Trust your background in electronics. The high-end cable game relies on the fact that most audiophiles don't have the background you do.
9 responses Add your response
My understanding is that the oxides and/or impurities of the two metals have different conductive properties and that is where the main difference resides, everything else being equal. Regarding physics, keep in mind that the electrical properties of the overall cable design also affects the sound of a cable - materials being only one part of the equation. Consider overall impedance, as well as capacidance and series inductance. In my experience, series inductance has the most effect on overall cable sound. Consider that cables must transmit short term transient signals, and that inductance resists signal changes, and maybe you can see my point. I have found that very low series inductance cables sound best. Keep in mind though that most cable manufacturers don't publish their specs, though I wish they would - that way maybe we could develop a worthwhile coorelation between measured specs and empirical data. This is just my opinion :o)
Trying to use physics to explain the differences between copper & silver wire will not change the fact that they do produce a different sound. If I recall, Glen Croft said that the use of all silver wire in a component would produce an undesireable sound. However the combination of both copper and silver wire is more desirable.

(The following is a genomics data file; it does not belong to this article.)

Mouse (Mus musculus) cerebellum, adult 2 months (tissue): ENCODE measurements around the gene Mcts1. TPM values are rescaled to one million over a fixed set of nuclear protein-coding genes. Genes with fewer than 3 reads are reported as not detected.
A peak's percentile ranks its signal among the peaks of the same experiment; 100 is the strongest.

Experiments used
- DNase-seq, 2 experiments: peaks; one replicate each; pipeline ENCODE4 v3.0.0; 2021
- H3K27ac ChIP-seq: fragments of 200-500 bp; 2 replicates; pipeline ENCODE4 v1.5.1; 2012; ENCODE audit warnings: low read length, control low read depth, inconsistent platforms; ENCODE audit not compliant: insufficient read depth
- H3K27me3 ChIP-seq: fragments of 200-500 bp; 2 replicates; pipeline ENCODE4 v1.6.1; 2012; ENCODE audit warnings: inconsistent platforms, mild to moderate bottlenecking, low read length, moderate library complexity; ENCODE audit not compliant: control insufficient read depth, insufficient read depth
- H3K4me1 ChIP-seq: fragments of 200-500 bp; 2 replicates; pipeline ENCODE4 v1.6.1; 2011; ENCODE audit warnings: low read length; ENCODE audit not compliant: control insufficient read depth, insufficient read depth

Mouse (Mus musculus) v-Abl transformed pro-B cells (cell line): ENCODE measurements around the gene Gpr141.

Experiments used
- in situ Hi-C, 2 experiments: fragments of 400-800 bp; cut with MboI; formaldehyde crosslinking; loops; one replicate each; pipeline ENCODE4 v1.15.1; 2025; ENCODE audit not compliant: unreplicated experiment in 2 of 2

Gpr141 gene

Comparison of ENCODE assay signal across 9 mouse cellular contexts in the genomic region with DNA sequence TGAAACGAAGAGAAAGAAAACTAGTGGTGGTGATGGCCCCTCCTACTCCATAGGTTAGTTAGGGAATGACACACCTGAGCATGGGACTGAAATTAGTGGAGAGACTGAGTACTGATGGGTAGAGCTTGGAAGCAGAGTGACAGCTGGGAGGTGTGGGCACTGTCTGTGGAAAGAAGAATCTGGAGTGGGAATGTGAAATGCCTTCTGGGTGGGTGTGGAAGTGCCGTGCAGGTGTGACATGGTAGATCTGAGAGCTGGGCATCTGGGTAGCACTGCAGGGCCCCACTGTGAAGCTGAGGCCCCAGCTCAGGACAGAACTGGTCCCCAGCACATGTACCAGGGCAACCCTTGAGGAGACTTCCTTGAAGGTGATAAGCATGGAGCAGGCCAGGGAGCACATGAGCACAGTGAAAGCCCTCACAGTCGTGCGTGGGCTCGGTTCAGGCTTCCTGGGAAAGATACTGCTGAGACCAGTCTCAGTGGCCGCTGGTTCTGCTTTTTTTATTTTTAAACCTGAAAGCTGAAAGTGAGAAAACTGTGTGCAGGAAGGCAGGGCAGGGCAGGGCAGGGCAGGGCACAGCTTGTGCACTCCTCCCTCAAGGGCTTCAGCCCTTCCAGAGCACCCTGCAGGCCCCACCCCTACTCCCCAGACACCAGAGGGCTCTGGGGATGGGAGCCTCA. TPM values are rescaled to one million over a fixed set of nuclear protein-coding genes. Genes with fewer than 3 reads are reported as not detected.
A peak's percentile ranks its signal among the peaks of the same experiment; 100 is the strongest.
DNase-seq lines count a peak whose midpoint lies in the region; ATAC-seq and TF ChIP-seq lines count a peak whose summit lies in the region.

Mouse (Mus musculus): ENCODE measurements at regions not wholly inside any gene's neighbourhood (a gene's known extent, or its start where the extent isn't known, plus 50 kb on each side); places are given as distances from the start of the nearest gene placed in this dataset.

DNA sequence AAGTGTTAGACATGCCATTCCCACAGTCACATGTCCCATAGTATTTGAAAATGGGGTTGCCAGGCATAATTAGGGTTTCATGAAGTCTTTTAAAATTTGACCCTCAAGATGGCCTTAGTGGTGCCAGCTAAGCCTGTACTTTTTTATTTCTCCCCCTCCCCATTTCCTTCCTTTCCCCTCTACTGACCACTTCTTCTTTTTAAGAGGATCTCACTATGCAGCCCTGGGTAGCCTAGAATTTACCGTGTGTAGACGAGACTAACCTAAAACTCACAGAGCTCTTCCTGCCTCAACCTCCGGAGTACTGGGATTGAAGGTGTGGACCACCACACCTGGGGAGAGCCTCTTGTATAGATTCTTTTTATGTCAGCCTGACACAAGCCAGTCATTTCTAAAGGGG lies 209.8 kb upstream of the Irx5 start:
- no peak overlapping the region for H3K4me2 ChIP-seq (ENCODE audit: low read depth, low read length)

SLV thanks for the reply I would think that the oxidaton of the materials would be insignificant unless you had just corroded pieces of crap. I agree with you on the impedance however on the average length of the speaker cable I again would think that the impedence disparity between the two materials (agreeing that they both would be of good quality) would produce a difference that would be audible to the human ear. I would expect that it could be seen if connected to an oscilliscope, but could it be heard?
Bgrazman: I agree that the amount of oxide in the high purity metals used in quality cables is small, but does that mean that it is not affecting the sound? I don't know the answer. The understanding I have on copper vs silver came from a cable design Engineer that has worked with this stuff for years. Even he is not really sure, but they are his best thoughts on the subject at this time.
Row: I found a link to another article on the website Pabelson mentioned that you may find interesting. It doesn't talk about copper vs silver, but it does discuss the audible effects of the electrical properties of cables. It's titled "Effects of Cable, Loudspeaker, and Amplifier Interactions".